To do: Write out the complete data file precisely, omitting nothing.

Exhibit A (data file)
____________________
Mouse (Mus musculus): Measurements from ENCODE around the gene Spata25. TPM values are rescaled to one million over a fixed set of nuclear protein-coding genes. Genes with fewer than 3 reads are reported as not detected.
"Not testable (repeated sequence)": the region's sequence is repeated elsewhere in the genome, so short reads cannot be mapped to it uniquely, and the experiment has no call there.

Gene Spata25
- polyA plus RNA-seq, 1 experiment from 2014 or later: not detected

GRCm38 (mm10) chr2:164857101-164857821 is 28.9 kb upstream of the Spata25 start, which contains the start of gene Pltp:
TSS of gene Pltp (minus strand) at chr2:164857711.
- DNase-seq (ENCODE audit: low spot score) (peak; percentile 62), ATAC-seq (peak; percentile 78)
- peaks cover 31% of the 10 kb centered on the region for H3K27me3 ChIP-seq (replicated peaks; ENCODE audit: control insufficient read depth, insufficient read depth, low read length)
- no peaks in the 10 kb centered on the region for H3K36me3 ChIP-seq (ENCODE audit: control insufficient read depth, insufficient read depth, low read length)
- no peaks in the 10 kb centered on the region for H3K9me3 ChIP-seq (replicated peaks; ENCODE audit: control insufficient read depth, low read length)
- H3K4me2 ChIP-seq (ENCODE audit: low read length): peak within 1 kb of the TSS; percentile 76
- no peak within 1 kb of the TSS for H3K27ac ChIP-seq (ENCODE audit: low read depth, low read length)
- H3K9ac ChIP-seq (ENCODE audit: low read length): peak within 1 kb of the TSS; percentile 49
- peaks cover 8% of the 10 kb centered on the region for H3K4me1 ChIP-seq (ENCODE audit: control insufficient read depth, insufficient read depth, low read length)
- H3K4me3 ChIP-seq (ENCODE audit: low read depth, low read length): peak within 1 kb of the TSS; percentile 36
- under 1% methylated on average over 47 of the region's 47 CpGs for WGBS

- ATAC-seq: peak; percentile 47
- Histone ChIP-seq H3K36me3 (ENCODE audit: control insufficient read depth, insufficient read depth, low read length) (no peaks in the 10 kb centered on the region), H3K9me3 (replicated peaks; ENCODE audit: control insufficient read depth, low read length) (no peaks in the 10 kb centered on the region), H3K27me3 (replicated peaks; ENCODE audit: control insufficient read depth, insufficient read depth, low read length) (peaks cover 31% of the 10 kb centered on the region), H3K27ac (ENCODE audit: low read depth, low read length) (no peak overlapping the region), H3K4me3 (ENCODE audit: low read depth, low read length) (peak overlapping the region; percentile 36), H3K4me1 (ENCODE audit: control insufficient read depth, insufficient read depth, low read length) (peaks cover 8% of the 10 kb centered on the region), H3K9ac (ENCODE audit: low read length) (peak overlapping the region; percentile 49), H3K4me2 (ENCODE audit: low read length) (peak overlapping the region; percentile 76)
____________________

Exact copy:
Mouse (Mus musculus): Measurements from ENCODE around the gene Spata25. TPM values are rescaled to one million over a fixed set of nuclear protein-coding genes. Genes with fewer than 3 reads are reported as not detected.
"Not testable (repeated sequence)": the region's sequence is repeated elsewhere in the genome, so short reads cannot be mapped to it uniquely, and the experiment has no call there.

Gene Spata25
- polyA plus RNA-seq, 1 experiment from 2014 or later: not detected

GRCm38 (mm10) chr2:164857101-164857821 is 28.9 kb upstream of the Spata25 start, which contains the start of gene Pltp:
TSS of gene Pltp (minus strand) at chr2:164857711.
- DNase-seq (ENCODE audit: low spot score) (peak; percentile 62), ATAC-seq (peak; percentile 78)
- peaks cover 31% of the 10 kb centered on the region for H3K27me3 ChIP-seq (replicated peaks; ENCODE audit: control insufficient read depth, insufficient read depth, low read length)
- no peaks in the 10 kb centered on the region for H3K36me3 ChIP-seq (ENCODE audit: control insufficient read depth, insufficient read depth, low read length)
- no peaks in the 10 kb centered on the region for H3K9me3 ChIP-seq (replicated peaks; ENCODE audit: control insufficient read depth, low read length)
- H3K4me2 ChIP-seq (ENCODE audit: low read length): peak within 1 kb of the TSS; percentile 76
- no peak within 1 kb of the TSS for H3K27ac ChIP-seq (ENCODE audit: low read depth, low read length)
- H3K9ac ChIP-seq (ENCODE audit: low read length): peak within 1 kb of the TSS; percentile 49
- peaks cover 8% of the 10 kb centered on the region for H3K4me1 ChIP-seq (ENCODE audit: control insufficient read depth, insufficient read depth, low read length)
- H3K4me3 ChIP-seq (ENCODE audit: low read depth, low read length): peak within 1 kb of the TSS; percentile 36
- under 1% methylated on average over 47 of the region's 47 CpGs for WGBS

- ATAC-seq: peak; percentile 47
- Histone ChIP-seq H3K36me3 (ENCODE audit: control insufficient read depth, insufficient read depth, low read length) (no peaks in the 10 kb centered on the region), H3K9me3 (replicated peaks; ENCODE audit: control insufficient read depth, low read length) (no peaks in the 10 kb centered on the region), H3K27me3 (replicated peaks; ENCODE audit: control insufficient read depth, insufficient read depth, low read length) (peaks cover 31% of the 10 kb centered on the region), H3K27ac (ENCODE audit: low read depth, low read length) (no peak overlapping the region), H3K4me3 (ENCODE audit: low read depth, low read length) (peak overlapping the region; percentile 36), H3K4me1 (ENCODE audit: control insufficient read depth, insufficient read depth, low read length) (peaks cover 8% of the 10 kb centered on the region), H3K9ac (ENCODE audit: low read length) (peak overlapping the region; percentile 49), H3K4me2 (ENCODE audit: low read length) (peak overlapping the region; percentile 76)